Nicola- Policy Coordinator
Somewhere to go-I recently took a trip to see my family in the Midlands. We really enjoyed walking around the different towns and eating out at local restaurants. Hearing about the local histories and their thoughts on the political atmosphere right now was a great change of pace, and a great reminder of the world that exists outside our little laptops.
Something to watch-I’ve recently started a new series on Netflix called Firefly Lane, I’m only a few episodes in but I can already tell it will be a new favourite of mine. It follows the story of two childhood best friends through their lives and eventual careers in journalism. I will always adore any series which portrays women as more than wives and mothers, but as characters with their own challenges, personalities and flaws.
Kaitlin- Policy Communication Coordinator
Something to read- Last month I re-read (so you can tell how much I enjoyed it the first time) Humans: A Brief History of How We F****d It All Up by Tom Phillips. This is a very witty and easy read, with the occasional chuckle at the expense of your fellow humans. With a light sprinkling of history this book introduces topics such as the environment, war and technology and provides the reader with interesting and fairly unheard of stories through-out time which leaves you in no doubt that there really has been some stupid people making decisions through-out history. A great book to easily put down and pick up again.
Somewhere to visit- If you’re in need of a day trip I would highly recommend spending a day in the area of Gullane and North Berwick, the area provides lots of great paths for a nice walk and if it’s good weather pack a picnic and head down to the beach. We spent a very warm Saturday on Gullane beach trying to eat an ice-cream faster than it was melting, we weren’t successful but it was a nice way to spend the weekend. This July and August Gosford House, which is a ten minute drive from Gullane, is opening up it’s doors for guided tours, however having a walk around the grounds and looking for sights such as the mausoleum and the curling house is also a great way to spend an afternoon.
Something to listen to- I’ve had the pleasure of going to some great concerts this year, and still have a few lined up. Last month, after years of waiting, I finally was able to see Elton John live and he was great. I know he may not be everyone’s cup of tea but if I’m still as lively as he is at 76, I’ll be very happy. So I’ve emersed myself back into some good’ol cheesy Elton tunes but in anticipation of seeing the Who this July I’ve been listening to their new tour album which features the Isobel Griffiths Orchestra. I can already tell this summer I’ll be living in some kind of 70s rock haze, can you even feel for nostalgic for an era you didn’t even live through?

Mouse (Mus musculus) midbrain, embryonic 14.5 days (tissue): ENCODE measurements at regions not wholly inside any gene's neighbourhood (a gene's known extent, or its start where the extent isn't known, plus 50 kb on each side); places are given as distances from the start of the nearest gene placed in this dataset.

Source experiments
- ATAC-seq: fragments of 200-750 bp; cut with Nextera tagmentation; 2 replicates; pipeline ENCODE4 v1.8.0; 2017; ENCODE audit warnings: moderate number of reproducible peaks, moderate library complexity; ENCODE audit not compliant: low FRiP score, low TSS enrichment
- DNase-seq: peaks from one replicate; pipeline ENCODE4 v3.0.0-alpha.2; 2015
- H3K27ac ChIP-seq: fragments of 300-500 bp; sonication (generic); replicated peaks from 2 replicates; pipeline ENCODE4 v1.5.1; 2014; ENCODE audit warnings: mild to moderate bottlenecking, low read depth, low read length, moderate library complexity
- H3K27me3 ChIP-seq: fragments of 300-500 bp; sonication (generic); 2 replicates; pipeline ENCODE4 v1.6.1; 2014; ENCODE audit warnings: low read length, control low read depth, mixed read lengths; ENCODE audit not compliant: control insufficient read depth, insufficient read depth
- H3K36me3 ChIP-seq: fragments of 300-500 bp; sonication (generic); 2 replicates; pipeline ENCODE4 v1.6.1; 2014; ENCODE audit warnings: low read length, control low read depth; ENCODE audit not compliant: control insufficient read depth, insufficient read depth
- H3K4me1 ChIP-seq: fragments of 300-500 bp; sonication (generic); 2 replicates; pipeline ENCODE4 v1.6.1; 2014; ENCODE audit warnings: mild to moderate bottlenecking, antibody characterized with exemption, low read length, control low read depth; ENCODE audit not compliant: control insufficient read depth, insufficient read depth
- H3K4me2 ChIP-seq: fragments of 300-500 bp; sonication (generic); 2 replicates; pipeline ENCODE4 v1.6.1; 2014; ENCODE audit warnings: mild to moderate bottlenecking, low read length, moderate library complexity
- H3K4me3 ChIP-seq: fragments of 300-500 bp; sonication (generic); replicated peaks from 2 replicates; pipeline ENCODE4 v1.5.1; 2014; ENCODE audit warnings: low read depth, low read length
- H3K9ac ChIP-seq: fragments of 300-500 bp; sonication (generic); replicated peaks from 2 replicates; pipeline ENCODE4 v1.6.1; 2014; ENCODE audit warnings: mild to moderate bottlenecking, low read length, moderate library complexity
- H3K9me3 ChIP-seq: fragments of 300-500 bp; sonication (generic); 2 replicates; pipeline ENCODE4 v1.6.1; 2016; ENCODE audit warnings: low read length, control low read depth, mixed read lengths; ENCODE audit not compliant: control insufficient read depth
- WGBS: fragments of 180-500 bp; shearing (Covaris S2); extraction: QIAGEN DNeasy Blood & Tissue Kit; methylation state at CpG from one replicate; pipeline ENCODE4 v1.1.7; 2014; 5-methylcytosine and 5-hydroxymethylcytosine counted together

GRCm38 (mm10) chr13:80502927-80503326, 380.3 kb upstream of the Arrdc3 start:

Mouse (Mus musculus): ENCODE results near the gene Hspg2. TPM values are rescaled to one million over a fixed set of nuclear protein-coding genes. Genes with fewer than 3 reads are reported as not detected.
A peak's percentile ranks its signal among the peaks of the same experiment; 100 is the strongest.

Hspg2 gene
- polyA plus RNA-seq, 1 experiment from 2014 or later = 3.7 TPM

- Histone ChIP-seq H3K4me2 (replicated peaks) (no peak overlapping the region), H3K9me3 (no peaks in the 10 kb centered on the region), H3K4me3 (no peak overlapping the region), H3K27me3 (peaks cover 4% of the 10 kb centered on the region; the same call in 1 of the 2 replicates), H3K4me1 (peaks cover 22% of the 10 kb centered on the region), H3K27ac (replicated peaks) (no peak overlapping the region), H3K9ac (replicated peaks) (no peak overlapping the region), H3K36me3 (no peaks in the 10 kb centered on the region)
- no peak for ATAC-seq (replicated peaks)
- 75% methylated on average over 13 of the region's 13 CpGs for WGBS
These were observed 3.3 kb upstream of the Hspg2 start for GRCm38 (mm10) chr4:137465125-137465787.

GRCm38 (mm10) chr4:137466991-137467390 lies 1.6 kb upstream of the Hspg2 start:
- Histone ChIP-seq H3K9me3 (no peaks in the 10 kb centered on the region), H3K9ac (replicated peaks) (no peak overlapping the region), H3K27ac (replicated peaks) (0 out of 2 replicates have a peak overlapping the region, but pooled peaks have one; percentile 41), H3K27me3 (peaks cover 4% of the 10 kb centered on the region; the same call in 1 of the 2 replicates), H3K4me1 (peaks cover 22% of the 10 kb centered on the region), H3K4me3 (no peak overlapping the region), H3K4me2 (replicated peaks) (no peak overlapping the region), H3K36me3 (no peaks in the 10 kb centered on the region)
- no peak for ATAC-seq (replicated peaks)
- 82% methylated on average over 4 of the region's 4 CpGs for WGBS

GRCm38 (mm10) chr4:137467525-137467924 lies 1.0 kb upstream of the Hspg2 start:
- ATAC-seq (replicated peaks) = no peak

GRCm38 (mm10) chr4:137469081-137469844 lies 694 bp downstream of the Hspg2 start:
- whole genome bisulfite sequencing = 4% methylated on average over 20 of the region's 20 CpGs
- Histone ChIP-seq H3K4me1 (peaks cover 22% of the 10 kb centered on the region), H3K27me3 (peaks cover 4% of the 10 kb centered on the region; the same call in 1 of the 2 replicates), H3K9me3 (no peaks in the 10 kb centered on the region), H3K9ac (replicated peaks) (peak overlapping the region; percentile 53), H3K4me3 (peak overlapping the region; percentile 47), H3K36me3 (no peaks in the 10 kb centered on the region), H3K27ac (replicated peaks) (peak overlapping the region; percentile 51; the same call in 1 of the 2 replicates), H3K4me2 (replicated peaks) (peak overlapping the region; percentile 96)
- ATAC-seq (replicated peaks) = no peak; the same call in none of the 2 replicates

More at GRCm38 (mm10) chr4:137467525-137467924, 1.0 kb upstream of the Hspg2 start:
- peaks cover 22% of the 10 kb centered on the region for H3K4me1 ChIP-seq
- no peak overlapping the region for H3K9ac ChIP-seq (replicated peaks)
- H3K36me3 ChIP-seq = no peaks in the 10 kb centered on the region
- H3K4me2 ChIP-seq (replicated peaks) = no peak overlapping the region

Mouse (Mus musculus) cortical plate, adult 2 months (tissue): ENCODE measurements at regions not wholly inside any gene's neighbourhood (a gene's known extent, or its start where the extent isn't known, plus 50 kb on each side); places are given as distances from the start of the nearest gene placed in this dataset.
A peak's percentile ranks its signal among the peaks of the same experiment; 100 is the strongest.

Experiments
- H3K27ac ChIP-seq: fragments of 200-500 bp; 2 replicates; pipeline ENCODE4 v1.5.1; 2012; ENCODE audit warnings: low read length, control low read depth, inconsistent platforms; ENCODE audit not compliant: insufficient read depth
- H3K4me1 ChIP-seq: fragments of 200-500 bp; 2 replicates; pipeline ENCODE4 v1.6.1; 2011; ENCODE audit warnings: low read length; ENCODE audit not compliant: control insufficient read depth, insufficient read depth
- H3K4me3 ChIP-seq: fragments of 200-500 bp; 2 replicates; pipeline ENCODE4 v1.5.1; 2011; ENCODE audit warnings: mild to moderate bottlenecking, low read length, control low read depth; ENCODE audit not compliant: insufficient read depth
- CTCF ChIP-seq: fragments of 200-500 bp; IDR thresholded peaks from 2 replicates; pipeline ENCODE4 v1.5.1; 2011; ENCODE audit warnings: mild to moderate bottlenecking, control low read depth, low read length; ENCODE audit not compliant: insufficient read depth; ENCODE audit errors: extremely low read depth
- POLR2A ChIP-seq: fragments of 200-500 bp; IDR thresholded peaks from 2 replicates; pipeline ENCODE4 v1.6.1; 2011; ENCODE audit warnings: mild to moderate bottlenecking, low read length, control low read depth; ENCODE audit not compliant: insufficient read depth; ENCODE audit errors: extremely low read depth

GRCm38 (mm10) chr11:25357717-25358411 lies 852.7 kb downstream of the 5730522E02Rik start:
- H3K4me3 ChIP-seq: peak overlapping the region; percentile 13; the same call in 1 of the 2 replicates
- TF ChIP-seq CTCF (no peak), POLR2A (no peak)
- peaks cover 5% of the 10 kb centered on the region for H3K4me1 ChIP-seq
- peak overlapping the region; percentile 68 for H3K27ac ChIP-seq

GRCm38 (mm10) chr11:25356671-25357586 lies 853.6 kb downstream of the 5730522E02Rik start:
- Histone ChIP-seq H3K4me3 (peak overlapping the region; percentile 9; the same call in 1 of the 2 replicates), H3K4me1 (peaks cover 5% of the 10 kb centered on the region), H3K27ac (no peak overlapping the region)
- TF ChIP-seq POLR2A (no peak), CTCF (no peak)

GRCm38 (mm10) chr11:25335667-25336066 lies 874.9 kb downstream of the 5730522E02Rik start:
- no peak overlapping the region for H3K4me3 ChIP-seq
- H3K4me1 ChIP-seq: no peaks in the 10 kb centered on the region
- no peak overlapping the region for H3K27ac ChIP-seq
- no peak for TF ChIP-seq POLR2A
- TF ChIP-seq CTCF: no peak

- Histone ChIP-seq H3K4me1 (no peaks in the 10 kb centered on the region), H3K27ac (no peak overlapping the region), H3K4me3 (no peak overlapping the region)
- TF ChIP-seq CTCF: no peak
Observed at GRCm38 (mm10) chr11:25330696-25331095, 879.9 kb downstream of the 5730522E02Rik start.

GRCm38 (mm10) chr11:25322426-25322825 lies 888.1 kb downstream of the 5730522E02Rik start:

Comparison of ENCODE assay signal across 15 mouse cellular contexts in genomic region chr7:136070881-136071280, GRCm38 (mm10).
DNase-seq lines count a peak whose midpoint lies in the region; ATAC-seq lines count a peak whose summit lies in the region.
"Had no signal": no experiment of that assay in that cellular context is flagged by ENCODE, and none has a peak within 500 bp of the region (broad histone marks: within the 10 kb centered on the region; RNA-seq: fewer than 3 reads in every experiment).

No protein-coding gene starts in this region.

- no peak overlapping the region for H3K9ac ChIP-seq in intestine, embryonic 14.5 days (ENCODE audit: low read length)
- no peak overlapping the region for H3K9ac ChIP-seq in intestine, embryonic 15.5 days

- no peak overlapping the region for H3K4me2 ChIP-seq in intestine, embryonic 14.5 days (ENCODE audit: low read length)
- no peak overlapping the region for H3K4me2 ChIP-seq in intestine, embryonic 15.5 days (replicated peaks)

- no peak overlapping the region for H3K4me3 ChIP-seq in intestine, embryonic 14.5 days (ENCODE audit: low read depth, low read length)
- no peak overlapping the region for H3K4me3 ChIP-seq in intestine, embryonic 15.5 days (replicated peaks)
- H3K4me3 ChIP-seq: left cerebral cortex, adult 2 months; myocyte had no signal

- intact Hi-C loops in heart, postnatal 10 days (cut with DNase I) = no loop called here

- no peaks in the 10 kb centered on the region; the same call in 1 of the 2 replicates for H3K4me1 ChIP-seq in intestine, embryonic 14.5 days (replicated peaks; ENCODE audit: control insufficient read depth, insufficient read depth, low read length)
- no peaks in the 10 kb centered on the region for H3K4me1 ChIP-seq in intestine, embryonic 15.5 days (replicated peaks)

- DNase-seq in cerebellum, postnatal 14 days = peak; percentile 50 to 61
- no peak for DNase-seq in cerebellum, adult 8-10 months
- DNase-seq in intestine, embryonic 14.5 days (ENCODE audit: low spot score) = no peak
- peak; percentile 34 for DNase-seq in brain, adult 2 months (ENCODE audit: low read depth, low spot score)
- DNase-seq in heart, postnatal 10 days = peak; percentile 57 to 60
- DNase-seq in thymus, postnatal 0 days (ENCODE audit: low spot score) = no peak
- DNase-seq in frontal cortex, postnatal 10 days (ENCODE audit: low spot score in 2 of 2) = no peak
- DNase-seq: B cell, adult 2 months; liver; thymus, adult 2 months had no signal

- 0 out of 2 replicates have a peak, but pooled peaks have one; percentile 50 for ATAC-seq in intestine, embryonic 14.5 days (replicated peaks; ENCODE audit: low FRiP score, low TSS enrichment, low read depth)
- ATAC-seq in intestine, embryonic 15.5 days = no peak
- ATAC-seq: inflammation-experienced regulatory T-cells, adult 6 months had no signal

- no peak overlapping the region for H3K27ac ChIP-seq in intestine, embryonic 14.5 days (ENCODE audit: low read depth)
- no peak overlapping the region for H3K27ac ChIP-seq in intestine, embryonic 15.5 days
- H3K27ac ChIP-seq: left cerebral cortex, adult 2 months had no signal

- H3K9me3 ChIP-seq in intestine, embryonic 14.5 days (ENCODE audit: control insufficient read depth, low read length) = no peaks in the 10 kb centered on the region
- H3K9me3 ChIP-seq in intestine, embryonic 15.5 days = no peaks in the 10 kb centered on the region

Amanda – Director
Something to read- I’ve been waiting for this book for some time and it doesn’t disappoint. In “Context Changes Everything”, Alicia Juarrero (a philosopher who focuses on problems around complexity) develops a coherent, applicable and thus testable theory that explains emergence, novelty, and how novelty stabilises and endures. This has deep implications not just for natural science but, more importantly, how we have to think about identity , about how we create social worlds and how we form social and socio-technical systems.
As a first for any explanation of emergence or novelty, Juarrero’s theory does not require the construct of a yet-to-be-discovered aspect of physics, or chemistry, or other specialisation (as needed in constructor theory or evolutionary concepts based in reductionism like Dawkins).
Her writing style is dense and somewhat minimalist – I often had to pause and reflect before reading on, not unusual for me when trying to grasp with philosophers! But she used a wealth of examples to illustrate these concepts to make the issue accessible. Perseverance gave me a new perspective through which to see the world and made understanding deeply complex issues easier.
Somewhere to visit – I’ve been staying local with a lot going on. Our village is meeting up regularly regarding the proposed battery storage site attached to our local substation. It’s very close to some of the houses and people are concerned, especially as it seems like the company makes the cash profits and the community picks up the social costs. More on that as it progresses. I’ve also been spending a lot of time at my favourite charity, Wiston Lodge, where roaming the estate whatever the weather is always a joy. We’re planning our foraging courses at the moment and looking at all the photos of last year’s bounty is exciting since no two years are ever exactly the same.
Something to watch – Unlike most people, during lockdown our TV watching actually dropped, although I’ve started to find box sets very appealing again recently. And I’m not looking for particularly worthy programmes either, just a good bit of distraction. With that in mind, I recently completed all 12 series of ‘Death in Paradise’ a detective drama series in an exotic location that started in 2011! That’s a lot of binge watching!
Something to listen to – Given that it’s too easy to say all the good music happened decades ago, I’ve been trying to listen to newer artists. Top of my list right now is Olivia Dean, whose album Messy is a joy: Dive is probably one of the best feel-good songs I’ve heard in a while.
And something I haven’t done – I couldn’t find a photograph of me taken in the last year! Loads of the garden and the pets but none of me. Will try and sort for next month 🙂